5 reasons I’m excited for the OnePlus 2, plus 4 reasons I’m not
Despite smartphones powered by Android occupying the #1 position these days, because of their various shapes and sizes, it still seems like I see iPhones more frequently than any other phone out there. That’s why I was ecstatic when, while waiting in line at Disneyland, I saw a man talking on a OnePlus One. It’s the first time I’d ever seen one “in the wild”. Before I got the chance to talk with him about it he disappeared into the crowd. Why was I so impressed with the sighting? The OnePlus One was supposed to be the flagship smartphone that upset the establishment. From a price and specifications standpoint it did – however, due to what I’ll characterize as a “botched” release, the phone didn’t live up to its promised potential.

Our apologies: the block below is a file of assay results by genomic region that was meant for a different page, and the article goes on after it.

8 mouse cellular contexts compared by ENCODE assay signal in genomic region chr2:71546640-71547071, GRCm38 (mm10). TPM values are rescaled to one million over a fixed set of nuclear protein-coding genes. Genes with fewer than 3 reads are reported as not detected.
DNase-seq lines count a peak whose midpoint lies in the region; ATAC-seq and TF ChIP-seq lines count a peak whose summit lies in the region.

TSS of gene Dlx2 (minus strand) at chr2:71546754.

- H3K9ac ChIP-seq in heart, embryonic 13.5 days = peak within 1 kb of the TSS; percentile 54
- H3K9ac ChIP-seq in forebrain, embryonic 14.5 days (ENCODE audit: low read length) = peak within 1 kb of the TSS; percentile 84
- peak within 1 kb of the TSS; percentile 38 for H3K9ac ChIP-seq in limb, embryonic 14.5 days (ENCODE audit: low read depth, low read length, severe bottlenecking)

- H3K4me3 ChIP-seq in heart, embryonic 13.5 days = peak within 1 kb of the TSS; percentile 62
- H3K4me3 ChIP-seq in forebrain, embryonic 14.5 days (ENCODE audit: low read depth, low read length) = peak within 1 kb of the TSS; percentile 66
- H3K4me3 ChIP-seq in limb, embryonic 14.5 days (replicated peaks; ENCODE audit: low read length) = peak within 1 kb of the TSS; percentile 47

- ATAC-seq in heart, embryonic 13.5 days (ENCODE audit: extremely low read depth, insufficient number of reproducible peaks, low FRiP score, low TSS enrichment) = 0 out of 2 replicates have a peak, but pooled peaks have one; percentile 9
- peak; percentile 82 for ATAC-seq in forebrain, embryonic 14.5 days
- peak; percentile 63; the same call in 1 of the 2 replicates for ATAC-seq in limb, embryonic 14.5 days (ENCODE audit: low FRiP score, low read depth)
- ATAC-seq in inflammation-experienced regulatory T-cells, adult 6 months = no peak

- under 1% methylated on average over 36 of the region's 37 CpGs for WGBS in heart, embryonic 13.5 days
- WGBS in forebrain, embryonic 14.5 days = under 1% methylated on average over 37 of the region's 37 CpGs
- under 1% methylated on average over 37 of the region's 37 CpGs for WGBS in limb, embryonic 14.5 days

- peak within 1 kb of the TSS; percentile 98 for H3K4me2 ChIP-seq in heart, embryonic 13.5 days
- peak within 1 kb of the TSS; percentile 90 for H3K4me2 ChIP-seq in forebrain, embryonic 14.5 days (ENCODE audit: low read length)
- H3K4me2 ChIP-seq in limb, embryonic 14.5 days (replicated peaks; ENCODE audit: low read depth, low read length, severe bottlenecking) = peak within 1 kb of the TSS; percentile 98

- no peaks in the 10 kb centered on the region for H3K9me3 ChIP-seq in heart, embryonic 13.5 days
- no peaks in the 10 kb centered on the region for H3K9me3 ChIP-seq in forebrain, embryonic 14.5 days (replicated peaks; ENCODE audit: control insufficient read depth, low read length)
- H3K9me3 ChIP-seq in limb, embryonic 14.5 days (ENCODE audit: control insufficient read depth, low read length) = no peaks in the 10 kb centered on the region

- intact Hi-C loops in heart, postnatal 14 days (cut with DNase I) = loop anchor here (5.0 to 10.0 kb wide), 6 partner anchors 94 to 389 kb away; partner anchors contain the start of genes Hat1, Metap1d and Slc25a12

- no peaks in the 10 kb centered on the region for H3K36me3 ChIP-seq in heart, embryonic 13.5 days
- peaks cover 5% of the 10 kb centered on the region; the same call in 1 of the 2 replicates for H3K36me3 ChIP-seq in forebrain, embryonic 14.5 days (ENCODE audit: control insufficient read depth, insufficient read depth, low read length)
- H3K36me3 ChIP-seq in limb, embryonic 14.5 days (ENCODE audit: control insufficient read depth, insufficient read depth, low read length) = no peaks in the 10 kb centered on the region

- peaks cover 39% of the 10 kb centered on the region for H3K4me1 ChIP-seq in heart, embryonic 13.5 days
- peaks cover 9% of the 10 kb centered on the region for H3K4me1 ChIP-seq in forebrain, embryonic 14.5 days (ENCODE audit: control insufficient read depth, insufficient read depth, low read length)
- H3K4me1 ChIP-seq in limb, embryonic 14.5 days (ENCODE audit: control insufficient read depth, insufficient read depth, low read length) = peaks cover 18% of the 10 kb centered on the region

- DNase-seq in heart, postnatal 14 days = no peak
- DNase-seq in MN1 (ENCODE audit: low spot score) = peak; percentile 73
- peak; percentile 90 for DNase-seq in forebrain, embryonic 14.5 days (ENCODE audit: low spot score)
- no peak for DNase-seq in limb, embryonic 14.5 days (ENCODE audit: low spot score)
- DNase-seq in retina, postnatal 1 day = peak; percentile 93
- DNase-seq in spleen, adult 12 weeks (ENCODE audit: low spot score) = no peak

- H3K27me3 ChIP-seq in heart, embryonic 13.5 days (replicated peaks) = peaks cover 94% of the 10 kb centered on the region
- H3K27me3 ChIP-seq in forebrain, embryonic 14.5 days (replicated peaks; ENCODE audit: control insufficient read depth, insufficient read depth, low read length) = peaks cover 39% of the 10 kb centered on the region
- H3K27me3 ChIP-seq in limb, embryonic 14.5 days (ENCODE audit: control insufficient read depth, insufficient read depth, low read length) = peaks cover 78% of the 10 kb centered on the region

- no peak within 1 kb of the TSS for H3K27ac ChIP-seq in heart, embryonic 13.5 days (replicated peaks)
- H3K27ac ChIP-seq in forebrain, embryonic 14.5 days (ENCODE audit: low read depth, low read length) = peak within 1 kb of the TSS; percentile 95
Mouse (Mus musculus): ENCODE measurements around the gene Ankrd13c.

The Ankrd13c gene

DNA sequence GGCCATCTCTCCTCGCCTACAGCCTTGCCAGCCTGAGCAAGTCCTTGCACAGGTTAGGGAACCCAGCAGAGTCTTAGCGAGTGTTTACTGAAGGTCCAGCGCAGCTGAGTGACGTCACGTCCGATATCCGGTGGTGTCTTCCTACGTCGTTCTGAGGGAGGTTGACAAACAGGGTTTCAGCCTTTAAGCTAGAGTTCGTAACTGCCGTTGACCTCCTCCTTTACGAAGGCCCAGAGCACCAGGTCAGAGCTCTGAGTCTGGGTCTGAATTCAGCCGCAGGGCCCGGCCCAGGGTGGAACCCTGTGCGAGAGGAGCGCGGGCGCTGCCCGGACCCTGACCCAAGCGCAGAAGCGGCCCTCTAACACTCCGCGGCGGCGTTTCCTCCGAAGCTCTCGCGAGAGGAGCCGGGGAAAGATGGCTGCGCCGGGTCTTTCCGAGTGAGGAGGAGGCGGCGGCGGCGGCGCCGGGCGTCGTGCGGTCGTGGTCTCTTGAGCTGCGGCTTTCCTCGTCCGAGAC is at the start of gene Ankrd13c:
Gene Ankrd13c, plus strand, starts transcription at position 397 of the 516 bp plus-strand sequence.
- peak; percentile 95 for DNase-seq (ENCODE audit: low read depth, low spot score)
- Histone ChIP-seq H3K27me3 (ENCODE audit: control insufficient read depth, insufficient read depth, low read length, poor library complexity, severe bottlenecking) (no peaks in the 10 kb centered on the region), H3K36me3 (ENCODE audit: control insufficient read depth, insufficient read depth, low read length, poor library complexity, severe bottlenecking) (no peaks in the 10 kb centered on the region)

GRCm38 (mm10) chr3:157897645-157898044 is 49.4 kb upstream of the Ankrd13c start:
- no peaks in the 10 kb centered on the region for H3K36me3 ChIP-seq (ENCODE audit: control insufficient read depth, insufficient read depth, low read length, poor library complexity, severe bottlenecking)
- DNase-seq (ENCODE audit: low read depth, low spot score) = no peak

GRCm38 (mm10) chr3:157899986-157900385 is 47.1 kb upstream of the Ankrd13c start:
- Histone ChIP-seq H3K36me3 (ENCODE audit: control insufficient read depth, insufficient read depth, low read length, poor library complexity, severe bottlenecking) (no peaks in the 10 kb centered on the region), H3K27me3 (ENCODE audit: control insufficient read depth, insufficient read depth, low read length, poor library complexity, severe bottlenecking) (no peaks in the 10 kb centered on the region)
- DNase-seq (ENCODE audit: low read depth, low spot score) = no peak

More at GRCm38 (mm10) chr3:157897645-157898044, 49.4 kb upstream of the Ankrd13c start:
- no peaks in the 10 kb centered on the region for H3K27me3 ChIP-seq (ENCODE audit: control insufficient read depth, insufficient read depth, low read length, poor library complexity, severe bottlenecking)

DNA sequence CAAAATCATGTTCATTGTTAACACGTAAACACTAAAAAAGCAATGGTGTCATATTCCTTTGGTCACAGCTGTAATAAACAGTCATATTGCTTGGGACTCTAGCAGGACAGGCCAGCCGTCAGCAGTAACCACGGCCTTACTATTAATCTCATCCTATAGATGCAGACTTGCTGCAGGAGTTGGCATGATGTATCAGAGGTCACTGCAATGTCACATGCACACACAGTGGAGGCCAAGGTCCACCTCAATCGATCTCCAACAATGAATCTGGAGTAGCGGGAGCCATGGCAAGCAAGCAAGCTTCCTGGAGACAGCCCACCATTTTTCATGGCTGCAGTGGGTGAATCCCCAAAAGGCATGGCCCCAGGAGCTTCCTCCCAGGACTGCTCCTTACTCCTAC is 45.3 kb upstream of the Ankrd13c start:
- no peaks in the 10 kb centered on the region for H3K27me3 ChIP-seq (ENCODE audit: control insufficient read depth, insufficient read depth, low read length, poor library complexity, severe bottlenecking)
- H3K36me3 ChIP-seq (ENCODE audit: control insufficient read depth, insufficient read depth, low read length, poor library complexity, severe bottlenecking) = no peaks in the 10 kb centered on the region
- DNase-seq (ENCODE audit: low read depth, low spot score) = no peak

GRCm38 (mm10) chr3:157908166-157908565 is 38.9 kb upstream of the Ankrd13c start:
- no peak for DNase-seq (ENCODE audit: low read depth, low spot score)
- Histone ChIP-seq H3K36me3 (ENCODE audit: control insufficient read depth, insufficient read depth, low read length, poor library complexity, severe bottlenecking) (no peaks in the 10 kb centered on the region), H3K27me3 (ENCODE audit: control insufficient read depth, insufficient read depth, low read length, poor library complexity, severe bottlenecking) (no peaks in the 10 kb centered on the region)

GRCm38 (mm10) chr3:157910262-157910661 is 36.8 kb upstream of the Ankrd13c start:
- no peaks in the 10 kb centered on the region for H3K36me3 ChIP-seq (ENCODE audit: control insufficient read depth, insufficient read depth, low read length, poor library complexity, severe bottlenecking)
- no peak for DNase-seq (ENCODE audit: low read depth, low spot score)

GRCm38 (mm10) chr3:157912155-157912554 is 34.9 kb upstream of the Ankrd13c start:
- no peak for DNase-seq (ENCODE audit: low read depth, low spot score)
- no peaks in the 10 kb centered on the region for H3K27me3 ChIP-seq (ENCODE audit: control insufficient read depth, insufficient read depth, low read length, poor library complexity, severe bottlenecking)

Remember the early Nexus phones from Google? Very decent specs at amazing prices – or at least that was the plan. OnePlus seems like it’s trying to one-up that tradition and run with it. Now, with its second generation announced, will OnePlus finally realize its goal of releasing a true “flagship killer” with the OnePlus 2?
Here are 5 reasons I’m excited about the OnePlus 2, and 4 reasons I’m not.
I spend a lot of time in an office, it comes with the territory. Nonetheless, I do spend time in the daylight, and the phones I’ve used recently perform fairly poorly in that respect. OnePlus apparently understands that we need to get out into the real world, and the real world contains sunlight.
To combat that issue, the display on the OnePlus 2 promises to deliver daylight readability with 178-degrees of “crystal clear viewing angles”. That screen, by the way, is an HD 5.5-inch IPS LCD In-Cell display with a brightness of 600 nits (a “nit” is one candela per square meter).